Taking courses online can seem like an appealing option for many people looking for more flexibility while they complete their degree or for those who want to continue working while going back to school. However, with so many online college myths and misconceptions to sort through, it may be difficult to figure out whether taking classes online is truly right for you. Below, we break down six of the most common myths about online classes and degree programs.
Myth #1: Online Classes Are Easy
Just because taking classes online provides some additional flexibility in your schedule doesn't necessarily mean they'll be any easier than their traditional classroom counterparts. With online courses, you need to have especially good time-management skills to make sure you keep up to date on readings and assignments, and often the work can require you to be more self-directed, knowing when to reach out to your instructor for help and not being afraid to do so.
Myth #2: Online Courses Aren't Considered "Real Classes"
While the notion of taking an online course may have been less common 10-15 years ago, one of the most significant facts about online college is its growing significance. According to a report from the Babson Survey Research Group, 70.7% of all currently active public colleges and universities offer some selection of online courses, with online classes offered at more than 95% of institutions with over 5,000 students. And it's more than just a current trend: 70.8% of chief academic officers surveyed for the same report indicated that online course offerings were seen as a critical, long-term part of their college or university.1
Myth #3: Credits From Online Courses Won't Transfer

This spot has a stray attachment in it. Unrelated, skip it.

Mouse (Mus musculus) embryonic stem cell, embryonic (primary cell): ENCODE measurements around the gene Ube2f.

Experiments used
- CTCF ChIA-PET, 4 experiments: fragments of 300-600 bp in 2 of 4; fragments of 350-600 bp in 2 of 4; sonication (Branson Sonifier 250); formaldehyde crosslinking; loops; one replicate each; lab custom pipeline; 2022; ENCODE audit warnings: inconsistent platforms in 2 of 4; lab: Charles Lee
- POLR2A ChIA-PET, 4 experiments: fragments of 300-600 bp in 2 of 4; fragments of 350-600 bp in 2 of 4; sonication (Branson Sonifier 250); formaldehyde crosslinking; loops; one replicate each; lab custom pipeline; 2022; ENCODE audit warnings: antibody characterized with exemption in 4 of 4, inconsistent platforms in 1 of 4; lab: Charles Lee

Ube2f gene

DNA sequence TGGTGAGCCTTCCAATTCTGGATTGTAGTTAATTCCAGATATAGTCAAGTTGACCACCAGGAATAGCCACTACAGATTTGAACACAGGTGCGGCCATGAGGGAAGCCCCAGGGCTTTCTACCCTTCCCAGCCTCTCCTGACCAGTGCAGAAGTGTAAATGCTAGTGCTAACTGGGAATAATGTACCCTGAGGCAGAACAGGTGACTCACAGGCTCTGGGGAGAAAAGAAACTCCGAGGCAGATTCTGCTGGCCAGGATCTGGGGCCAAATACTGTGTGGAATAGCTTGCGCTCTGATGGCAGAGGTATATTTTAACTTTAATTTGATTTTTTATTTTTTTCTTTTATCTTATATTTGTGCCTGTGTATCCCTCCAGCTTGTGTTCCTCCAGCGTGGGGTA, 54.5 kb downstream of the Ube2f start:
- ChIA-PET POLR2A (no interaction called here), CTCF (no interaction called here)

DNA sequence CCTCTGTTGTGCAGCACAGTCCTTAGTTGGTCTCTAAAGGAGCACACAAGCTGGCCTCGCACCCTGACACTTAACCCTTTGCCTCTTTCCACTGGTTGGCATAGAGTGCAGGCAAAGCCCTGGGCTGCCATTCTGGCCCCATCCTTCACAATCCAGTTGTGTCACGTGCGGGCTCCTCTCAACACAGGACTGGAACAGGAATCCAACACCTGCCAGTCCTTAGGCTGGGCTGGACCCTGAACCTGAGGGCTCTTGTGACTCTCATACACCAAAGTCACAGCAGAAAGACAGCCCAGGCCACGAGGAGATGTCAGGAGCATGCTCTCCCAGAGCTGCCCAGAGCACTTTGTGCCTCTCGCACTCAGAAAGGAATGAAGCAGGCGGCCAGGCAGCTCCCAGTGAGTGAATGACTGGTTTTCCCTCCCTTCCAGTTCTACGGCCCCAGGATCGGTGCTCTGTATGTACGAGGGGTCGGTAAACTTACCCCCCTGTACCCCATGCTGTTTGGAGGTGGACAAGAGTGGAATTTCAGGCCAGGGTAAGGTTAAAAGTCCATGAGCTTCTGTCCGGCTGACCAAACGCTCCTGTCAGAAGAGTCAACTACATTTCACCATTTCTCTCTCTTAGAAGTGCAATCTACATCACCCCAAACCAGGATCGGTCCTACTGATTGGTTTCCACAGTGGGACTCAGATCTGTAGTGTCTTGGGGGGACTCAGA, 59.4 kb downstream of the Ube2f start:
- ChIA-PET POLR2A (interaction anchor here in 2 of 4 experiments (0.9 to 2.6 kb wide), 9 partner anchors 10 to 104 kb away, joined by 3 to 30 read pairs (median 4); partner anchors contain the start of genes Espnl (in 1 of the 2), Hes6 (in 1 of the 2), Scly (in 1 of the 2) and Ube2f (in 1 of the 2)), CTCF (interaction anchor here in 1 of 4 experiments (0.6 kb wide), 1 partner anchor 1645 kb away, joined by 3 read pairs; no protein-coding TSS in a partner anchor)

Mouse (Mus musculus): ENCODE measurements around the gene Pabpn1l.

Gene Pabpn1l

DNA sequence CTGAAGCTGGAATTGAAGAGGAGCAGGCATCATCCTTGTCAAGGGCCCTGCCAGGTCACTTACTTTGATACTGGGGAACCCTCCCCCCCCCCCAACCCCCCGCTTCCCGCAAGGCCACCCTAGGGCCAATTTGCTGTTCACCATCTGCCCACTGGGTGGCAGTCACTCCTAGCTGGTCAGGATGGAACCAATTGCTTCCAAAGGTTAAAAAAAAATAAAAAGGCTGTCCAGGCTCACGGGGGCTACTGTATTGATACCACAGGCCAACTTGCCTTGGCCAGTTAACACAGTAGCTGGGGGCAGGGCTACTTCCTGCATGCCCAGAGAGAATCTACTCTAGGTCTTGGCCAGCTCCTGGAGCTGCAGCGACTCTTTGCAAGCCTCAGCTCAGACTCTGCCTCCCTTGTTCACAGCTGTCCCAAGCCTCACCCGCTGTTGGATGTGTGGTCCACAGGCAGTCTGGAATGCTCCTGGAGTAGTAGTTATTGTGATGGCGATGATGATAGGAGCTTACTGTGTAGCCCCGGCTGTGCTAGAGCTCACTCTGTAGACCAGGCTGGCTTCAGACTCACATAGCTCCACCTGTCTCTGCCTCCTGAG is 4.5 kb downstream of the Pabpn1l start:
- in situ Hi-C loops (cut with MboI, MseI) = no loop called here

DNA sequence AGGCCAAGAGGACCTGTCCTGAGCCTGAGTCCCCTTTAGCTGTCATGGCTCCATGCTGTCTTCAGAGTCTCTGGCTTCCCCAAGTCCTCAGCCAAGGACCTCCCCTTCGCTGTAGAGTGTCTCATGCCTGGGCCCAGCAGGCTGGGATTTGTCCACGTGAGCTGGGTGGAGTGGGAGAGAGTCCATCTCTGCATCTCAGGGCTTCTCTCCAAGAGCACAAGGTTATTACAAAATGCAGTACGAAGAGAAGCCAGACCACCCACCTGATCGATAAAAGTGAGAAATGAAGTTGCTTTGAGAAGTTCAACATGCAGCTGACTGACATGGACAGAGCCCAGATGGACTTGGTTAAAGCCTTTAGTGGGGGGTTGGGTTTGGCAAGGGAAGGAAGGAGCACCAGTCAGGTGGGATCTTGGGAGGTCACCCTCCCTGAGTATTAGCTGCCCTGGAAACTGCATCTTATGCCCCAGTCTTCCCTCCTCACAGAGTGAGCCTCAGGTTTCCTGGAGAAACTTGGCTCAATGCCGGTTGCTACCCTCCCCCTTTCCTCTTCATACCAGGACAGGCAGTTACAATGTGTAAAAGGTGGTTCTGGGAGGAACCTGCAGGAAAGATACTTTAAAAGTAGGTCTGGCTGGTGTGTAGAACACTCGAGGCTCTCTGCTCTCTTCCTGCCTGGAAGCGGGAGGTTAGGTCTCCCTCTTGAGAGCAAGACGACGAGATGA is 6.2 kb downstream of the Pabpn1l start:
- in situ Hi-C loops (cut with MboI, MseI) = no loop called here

If you're considering taking some classes online, make sure the college is accredited first (which you should also do with traditional brick-and-mortar schools). Beyond the appropriate accreditations, the factors that determine whether credits will transfer from one school to another aren't any different between online and in-person classes.
Just as with courses taken in a classroom, a college or university you transfer to will have their own standards and criteria regarding what credits they are willing to accept—and this can often vary even further by degree program. They typically won't, however, refuse to transfer a credit simply because it's from an online version of a course.
Myth #4: The Quality is Lower
Quality of instruction has more to do with who is teaching a class, the instructional materials used, the time and effort you put into the coursework, and how well the setup of the course is suited to your learning style. Often the same faculty that teach on campus will teach hybrid and online courses, and in many cases, colleges have additional training for those who teach online.
Keep in mind that with online courses, it's especially important that you ask questions and contact your instructor when you need help. While it can be empowering to take so much of the responsibility for your education under your own control, it also means that what you ultimately get from the experience can be more directly tied to your own actions and efforts.
Myth #5: Teachers Won't Be Accessible
If you're taking online courses at a college that also offers classes on a physical campus in your area, you very likely may be able to schedule office hours with your teacher just like any other class. Even if you don't live in the same area that the school is located, online instructors should be easily reachable by email and during online class sessions, as well as at online office hours. Most will also be willing to schedule conferences via phone, chat or Skype.
Myth #6: Online Classes Require Less Participation
The idea that an online course will provide an easy opportunity to sit back and anonymously blend in is one of the most common online college myths. Because students aren't able to discuss lessons and assignments face-to-face in online classes, instructors often use discussion boards and peer feedback groups—and these written interactions can carry even more weight than one's contributions during an in-person classroom conversation.
Ready to learn more? Explore AIU's online degree programs.
1. Babson Survey Research Group, "Grade Level: Tracking Online Education in the United States" (February 2015), on the Internet at http://www.onlinelearningsurvey.com/reports/gradelevel.pdf (visited November 17, 2015).